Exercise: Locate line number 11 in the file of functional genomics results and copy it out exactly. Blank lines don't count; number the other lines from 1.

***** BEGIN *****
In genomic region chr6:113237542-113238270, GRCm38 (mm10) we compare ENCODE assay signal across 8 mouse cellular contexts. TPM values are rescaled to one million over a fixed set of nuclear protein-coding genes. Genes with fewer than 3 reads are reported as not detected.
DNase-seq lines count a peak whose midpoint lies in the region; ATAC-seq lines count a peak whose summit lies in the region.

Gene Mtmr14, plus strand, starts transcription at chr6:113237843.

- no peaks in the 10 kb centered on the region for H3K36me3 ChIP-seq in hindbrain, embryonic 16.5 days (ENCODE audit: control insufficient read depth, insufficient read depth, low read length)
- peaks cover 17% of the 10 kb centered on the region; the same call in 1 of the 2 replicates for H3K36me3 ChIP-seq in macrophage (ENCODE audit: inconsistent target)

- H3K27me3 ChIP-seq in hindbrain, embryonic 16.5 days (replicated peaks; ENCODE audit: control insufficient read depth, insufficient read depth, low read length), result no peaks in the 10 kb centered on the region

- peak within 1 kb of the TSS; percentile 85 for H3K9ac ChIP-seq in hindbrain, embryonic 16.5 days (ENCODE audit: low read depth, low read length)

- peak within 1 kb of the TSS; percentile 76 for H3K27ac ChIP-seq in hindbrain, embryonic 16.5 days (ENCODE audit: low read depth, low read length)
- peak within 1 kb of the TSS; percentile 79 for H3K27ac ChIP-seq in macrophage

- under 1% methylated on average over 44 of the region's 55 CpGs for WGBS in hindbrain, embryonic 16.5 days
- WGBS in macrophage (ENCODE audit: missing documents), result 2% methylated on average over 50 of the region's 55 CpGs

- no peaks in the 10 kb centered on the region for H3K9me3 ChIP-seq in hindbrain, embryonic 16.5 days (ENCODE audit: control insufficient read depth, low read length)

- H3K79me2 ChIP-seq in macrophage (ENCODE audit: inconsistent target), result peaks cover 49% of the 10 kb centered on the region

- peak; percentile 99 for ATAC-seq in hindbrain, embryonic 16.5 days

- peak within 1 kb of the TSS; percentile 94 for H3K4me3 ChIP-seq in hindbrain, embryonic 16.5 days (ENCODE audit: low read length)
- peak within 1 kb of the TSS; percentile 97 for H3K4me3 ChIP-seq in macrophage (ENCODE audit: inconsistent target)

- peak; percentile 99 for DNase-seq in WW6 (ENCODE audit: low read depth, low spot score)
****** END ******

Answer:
- WGBS in macrophage (ENCODE audit: missing documents), result 2% methylated on average over 50 of the region's 55 CpGs